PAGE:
Christine Dalgleish,a rare disease parent and advocate who is benefitting from genomic data analysis and data sharing that is powered by HPC4Health.
Dr Suzanne Kamel-Reid, Chief in Clinical Laboratory Genetics, University Health Network
A “vox pop” is a term derived from the Latin vox populi, which roughly translates to “voice of the people.” It is commonly applied in reference to a technique used by journalists to arbitrarily survey people about a given issue. In news coverage a vox pop is meant to add depth to a story, but not breadth as the opinions captured by a vox pop are not generalizable to the broader population because the sample is non-random. Recent technological advances and the accompanying shift in modes of social communication now allow the possibility of engaging with millions of people in the time in once took a report to speak to a single interviewee. And although often the samples from these sources are non-random, new methods that rely on supercomputer resources permit us to model so-called Big Data from social and other new media, so as to make representative inferences about a population from non-random sample, allowing for unprecedented depth and breadth in the study of public opinion. Dr. Yannick Dufresne, is currently a postdoctoral fellow in political science at Laval University in Quebec.
Dr. Dufresne received his training in quantitative methods at the Inter-university Consortium for Political and Social Research at the University of Michigan and Harvard University. He has authored numerous peer-reviewed journal articles and book chapters on public opinion, social media, and quantitative research methods for Big Data applications.
Staying Competitive means staying ahead.
Supercomputers or High Performance Computing are essential infrastructure being used around the world to accelerate scientific discovery for national competitiveness and economic success. High performance computing powers dynamic inventions and innovations in almost every sector of our Canadian industry —from curing disease, to aerospace and transportation, to manufacturing and consumer goods. They have transformed the way the world conducts scientific and engineering research. High performance computing has enabled discovery, insight and development in ways we once thought were impossible. These machines and the experts that support them are key to extracting value from big data, and enable the development of a diverse and well-prepared 21st century workforce. Many times more powerful than your desktop computer, supercomputers are now predicting global weather patterns a week in advance, allowing countries to prepare for adverse weather and protect lives and infrastructure. Explore the world of supercomputing, cybersecurity and big data.
Understanding biological systems is central to addressing the many serious challenges facing Canada and the world today, such as climate change, global population growth, increasing food and energy demand, and chronic and acute health issues. While data from human genomes is an extraordinarily rich resource for researchers and physicians, the size of the datasets is daunting. Recent estimates say that fast machines for DNA sequencing will be capable of producing 85 petabytes of data this year worldwide. For comparison, all the master copies of movies held by Netflix take up 2.6 petabytes of storage. Ensuring access to advanced research computing is an important element to achieving the power and promise of Genomics in Canada to bring considerable social and economic benefits to Canadians. Karen Dewar, of Genome Canada provided examples of the impact of genomics research in health, agriculture, environment, natural resources and other important economic areas and also discussed the translation of large-scale genomics research into long-term benefits for Canada. Dr. Guillaume Bourque talked about a revolutionary software platform called GenAP (https://www.genap.ca), developed with a team at Compute Canada, which enables researchers to access genome datasets and send them for processing at Compute Canada’s high performance computing facilities across the country.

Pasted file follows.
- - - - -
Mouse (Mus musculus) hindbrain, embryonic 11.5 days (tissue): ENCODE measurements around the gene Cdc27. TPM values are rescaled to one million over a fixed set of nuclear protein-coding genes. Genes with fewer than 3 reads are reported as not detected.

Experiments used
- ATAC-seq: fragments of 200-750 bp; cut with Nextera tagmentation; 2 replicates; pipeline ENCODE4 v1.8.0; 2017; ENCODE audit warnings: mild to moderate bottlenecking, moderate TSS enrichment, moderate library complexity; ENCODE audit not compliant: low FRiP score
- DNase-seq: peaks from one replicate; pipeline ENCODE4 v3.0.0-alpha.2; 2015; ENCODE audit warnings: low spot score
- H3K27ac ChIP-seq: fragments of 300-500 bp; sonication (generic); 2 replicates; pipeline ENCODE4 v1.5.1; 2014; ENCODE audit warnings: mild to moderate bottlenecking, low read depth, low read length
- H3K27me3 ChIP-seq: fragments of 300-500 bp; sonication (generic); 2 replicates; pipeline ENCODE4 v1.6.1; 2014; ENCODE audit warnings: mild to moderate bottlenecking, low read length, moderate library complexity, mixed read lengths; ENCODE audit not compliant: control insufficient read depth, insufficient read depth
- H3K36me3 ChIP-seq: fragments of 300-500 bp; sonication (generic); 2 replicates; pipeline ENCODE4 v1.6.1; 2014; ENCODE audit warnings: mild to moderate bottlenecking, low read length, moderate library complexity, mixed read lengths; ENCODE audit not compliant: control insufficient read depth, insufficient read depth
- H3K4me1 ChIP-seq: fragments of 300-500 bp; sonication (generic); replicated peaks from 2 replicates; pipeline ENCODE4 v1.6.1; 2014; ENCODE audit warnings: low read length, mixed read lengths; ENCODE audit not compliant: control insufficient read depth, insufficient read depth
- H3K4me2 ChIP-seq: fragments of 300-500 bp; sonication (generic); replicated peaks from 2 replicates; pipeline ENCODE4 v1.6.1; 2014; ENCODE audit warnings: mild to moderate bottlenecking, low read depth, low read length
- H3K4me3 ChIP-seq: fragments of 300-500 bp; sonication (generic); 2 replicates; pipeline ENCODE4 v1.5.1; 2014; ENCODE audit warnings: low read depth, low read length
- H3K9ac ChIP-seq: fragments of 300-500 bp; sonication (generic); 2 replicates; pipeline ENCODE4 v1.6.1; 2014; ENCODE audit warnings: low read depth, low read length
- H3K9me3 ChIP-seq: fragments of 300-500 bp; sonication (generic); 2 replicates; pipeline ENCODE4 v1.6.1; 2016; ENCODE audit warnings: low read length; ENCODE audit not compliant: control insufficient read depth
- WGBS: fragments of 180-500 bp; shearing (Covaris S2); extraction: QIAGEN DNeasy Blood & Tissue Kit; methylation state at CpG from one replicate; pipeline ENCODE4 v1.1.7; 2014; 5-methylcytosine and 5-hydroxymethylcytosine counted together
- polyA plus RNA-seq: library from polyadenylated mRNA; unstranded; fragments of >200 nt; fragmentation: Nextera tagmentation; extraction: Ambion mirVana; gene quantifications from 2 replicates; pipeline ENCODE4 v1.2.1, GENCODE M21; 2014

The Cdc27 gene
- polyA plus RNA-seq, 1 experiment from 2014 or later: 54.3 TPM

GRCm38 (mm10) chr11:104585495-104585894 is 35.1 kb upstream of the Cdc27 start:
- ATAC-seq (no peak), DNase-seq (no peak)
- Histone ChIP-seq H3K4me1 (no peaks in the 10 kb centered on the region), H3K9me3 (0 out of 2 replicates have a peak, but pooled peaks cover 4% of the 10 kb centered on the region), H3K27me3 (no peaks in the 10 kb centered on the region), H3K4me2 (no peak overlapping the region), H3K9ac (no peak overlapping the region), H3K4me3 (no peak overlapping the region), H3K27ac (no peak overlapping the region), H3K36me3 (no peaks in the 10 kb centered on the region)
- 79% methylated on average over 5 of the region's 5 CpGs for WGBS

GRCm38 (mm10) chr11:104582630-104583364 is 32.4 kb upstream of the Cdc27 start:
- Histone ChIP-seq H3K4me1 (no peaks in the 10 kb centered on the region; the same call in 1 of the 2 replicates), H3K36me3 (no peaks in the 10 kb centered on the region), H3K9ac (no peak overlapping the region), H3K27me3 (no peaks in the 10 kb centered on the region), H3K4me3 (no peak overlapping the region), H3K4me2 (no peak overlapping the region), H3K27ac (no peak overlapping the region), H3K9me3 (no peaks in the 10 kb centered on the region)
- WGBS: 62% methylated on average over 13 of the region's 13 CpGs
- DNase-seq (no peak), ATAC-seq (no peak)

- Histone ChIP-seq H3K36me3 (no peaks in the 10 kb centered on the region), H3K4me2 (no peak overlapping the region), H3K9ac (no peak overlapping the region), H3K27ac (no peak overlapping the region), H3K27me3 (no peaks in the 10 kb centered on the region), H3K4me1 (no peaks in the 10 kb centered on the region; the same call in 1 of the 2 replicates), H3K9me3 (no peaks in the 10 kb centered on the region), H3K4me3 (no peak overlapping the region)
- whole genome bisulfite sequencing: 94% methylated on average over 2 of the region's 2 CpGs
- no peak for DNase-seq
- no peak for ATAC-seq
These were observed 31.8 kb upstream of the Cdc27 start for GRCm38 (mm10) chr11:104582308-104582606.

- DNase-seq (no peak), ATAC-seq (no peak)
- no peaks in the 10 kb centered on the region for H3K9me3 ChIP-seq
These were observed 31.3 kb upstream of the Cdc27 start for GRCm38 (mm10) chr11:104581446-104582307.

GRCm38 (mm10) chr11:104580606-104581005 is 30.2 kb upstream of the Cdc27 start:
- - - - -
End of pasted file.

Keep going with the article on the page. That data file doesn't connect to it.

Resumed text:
Karen Dewar, Director of Genome Canada’s Genomics Programs
Dr. Guillaume Bourque, Associate Professor in the Department of Human Genetics at McGill University and the Director of the Canadian Center for Computational Genomics
Aerospace innovation is leading the world in developing new advanced materials and advanced aerodynamics. Finding ways both to improve performance and to reduce greenhouse gas emissions from aircraft is fundamental for design of the next generation of aircraft. Supercomputing infrastructure is crucial for the exploration of the necessary innovations.
Professor David Zingg’s research areas include aerodynamics, computational fluid dynamics, and aerodynamic shape optimization. His current research is concentrated on applying high-fidelity aerodynamic shape optimization to the design of novel aircraft configurations and development of new technologies motivated by the need to reduce greenhouse gas emissions from aircraft.
Professor Zwanziger is studying the materials used to make airplanes, and in particular searching for improved aluminum-based alloys to make lighter, tougher components. His approach is to use atomistic simulations to determine the bonding and strength of alloys, which allows for rapid screening of potential candidates and the simulation of extreme environments. Once identified, promising compositions are then fabricated and tested.
Advanced simulations, modelling and visualizations of the type done by both Professor Zingg and Zwanziger make it possible to use a virtual laboratory to develop and investigate materials, design concepts, new technologies, and processes. This enables the development of powerful new concepts that would be impossible to develop through traditional laboratory techniques.
Dr. Josef Zwanziger, Professor, Canada Research Chair in Nuclear Magnetic Resonance Studies of Materials
Dr. David Zingg, University of Toronto Distinguished Professor of Computational Aerodynamics and Sustainable Aviation, University of Toronto Institute for Aerospace Studies